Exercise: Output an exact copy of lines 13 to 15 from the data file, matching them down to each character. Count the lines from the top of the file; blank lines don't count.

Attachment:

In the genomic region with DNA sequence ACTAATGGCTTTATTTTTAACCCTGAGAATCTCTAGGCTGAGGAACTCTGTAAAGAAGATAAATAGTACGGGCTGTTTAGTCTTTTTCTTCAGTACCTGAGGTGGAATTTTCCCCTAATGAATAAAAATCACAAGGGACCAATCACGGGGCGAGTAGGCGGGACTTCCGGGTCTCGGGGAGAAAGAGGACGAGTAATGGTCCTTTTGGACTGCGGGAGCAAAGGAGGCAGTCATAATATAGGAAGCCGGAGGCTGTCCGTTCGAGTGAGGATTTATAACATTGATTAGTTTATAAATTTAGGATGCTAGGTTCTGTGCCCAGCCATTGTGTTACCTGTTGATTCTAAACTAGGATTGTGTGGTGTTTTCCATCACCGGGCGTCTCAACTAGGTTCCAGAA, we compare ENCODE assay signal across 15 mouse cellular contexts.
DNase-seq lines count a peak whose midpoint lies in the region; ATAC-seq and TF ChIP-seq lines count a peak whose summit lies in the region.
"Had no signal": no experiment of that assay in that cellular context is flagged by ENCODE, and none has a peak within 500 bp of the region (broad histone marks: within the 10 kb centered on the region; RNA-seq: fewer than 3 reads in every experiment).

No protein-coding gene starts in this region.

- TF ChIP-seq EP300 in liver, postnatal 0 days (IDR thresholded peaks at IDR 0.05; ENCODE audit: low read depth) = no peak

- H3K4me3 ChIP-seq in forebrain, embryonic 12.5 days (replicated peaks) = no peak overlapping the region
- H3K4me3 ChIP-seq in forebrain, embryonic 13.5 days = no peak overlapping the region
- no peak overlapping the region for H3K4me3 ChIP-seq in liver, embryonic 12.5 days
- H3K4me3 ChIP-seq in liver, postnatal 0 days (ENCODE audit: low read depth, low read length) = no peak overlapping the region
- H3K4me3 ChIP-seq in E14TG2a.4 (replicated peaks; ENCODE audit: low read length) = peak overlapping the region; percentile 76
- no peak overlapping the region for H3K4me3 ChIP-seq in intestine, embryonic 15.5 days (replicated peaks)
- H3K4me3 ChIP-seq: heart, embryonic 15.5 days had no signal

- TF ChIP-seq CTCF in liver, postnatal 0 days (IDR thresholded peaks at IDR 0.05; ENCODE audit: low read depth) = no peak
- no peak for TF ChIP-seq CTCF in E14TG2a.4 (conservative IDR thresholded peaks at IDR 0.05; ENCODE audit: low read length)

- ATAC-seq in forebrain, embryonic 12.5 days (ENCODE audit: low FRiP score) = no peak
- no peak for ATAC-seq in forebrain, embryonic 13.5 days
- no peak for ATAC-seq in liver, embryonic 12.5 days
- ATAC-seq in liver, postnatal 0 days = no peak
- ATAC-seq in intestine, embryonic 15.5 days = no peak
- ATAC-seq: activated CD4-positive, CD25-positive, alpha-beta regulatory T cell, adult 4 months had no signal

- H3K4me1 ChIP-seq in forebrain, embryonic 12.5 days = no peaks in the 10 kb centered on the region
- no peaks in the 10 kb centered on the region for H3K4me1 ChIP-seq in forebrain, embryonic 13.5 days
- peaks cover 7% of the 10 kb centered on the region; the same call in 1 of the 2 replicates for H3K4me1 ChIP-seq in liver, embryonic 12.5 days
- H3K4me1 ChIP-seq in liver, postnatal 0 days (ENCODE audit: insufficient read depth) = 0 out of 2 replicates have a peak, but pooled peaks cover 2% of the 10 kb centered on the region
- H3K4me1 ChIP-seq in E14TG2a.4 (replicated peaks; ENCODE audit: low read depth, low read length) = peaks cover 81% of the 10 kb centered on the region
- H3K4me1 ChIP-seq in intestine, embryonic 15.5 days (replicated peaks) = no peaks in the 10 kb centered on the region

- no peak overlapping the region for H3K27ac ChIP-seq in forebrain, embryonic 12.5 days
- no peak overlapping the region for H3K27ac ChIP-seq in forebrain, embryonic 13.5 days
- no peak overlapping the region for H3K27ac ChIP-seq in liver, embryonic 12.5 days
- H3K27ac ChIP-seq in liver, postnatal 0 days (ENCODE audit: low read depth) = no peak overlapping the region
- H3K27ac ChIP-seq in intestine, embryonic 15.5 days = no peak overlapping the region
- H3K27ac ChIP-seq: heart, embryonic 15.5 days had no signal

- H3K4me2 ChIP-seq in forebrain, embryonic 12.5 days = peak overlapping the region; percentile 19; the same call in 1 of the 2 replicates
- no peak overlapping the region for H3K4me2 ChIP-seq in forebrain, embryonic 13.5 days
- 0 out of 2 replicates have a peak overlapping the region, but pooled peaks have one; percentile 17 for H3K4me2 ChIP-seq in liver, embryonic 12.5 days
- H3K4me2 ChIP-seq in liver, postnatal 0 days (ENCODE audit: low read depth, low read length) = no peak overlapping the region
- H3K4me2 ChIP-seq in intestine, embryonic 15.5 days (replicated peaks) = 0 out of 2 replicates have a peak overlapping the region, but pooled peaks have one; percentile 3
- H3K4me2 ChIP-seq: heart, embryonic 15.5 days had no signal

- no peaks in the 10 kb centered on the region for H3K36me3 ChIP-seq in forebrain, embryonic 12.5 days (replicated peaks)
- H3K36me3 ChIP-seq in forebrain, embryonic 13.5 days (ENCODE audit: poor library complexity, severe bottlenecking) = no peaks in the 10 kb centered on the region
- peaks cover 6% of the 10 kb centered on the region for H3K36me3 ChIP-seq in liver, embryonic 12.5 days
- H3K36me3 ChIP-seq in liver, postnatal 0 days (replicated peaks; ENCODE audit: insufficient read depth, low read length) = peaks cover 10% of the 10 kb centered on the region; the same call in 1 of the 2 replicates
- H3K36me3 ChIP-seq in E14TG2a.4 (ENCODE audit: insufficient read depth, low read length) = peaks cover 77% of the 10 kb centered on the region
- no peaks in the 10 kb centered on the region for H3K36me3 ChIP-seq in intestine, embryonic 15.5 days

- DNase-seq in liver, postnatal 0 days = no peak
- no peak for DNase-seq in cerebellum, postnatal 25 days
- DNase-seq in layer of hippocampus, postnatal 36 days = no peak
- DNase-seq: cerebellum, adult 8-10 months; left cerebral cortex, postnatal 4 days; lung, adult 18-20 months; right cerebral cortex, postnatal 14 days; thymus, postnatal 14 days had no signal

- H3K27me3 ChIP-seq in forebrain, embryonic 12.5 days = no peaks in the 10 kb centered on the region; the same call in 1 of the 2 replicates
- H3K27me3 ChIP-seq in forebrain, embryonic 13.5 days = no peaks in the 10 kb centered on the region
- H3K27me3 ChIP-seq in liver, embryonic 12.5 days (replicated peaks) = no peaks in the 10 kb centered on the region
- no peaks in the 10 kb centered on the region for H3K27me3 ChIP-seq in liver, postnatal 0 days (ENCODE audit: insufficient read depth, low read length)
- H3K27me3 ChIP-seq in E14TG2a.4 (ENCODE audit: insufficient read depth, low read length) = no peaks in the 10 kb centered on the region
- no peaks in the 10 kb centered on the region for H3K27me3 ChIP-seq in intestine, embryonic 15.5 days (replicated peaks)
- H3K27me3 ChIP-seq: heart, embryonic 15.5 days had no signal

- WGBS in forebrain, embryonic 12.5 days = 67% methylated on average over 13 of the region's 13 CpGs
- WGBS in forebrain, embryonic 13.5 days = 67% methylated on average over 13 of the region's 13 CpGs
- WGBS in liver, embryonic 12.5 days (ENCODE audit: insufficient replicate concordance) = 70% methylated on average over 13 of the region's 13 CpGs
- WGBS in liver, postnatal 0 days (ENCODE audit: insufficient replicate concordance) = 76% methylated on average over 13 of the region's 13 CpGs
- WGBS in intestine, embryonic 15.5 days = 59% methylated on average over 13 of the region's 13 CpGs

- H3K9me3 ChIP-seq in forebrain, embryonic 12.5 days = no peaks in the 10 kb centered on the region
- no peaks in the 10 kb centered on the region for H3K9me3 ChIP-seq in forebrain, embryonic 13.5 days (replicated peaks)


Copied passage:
- TF ChIP-seq CTCF in liver, postnatal 0 days (IDR thresholded peaks at IDR 0.05; ENCODE audit: low read depth) = no peak
- no peak for TF ChIP-seq CTCF in E14TG2a.4 (conservative IDR thresholded peaks at IDR 0.05; ENCODE audit: low read length)

- ATAC-seq in forebrain, embryonic 12.5 days (ENCODE audit: low FRiP score) = no peak